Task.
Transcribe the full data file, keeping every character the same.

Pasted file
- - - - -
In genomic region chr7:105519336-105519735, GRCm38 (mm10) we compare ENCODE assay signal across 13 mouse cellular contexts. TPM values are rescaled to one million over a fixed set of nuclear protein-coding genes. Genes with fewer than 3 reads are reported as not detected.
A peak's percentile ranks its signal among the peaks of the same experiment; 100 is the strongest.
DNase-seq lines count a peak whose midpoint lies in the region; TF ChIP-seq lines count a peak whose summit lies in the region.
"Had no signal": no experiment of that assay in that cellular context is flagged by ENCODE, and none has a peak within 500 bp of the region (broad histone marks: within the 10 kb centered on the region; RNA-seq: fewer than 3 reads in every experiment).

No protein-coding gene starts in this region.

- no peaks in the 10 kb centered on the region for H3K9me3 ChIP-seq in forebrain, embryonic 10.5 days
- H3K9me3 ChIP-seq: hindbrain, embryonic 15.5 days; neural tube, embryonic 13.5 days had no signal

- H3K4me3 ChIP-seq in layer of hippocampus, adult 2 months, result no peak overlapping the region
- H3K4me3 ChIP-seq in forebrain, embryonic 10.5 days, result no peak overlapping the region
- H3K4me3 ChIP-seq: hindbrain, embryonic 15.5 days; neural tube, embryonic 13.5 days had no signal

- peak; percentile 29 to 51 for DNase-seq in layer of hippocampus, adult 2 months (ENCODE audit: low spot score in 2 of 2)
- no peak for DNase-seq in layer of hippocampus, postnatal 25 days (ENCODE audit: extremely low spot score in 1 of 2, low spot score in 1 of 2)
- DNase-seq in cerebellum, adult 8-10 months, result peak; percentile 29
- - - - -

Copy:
In genomic region chr7:105519336-105519735, GRCm38 (mm10) we compare ENCODE assay signal across 13 mouse cellular contexts. TPM values are rescaled to one million over a fixed set of nuclear protein-coding genes. Genes with fewer than 3 reads are reported as not detected.
A peak's percentile ranks its signal among the peaks of the same experiment; 100 is the strongest.
DNase-seq lines count a peak whose midpoint lies in the region; TF ChIP-seq lines count a peak whose summit lies in the region.
"Had no signal": no experiment of that assay in that cellular context is flagged by ENCODE, and none has a peak within 500 bp of the region (broad histone marks: within the 10 kb centered on the region; RNA-seq: fewer than 3 reads in every experiment).

No protein-coding gene starts in this region.

- no peaks in the 10 kb centered on the region for H3K9me3 ChIP-seq in forebrain, embryonic 10.5 days
- H3K9me3 ChIP-seq: hindbrain, embryonic 15.5 days; neural tube, embryonic 13.5 days had no signal

- H3K4me3 ChIP-seq in layer of hippocampus, adult 2 months, result no peak overlapping the region
- H3K4me3 ChIP-seq in forebrain, embryonic 10.5 days, result no peak overlapping the region
- H3K4me3 ChIP-seq: hindbrain, embryonic 15.5 days; neural tube, embryonic 13.5 days had no signal

- peak; percentile 29 to 51 for DNase-seq in layer of hippocampus, adult 2 months (ENCODE audit: low spot score in 2 of 2)
- no peak for DNase-seq in layer of hippocampus, postnatal 25 days (ENCODE audit: extremely low spot score in 1 of 2, low spot score in 1 of 2)
- DNase-seq in cerebellum, adult 8-10 months, result peak; percentile 29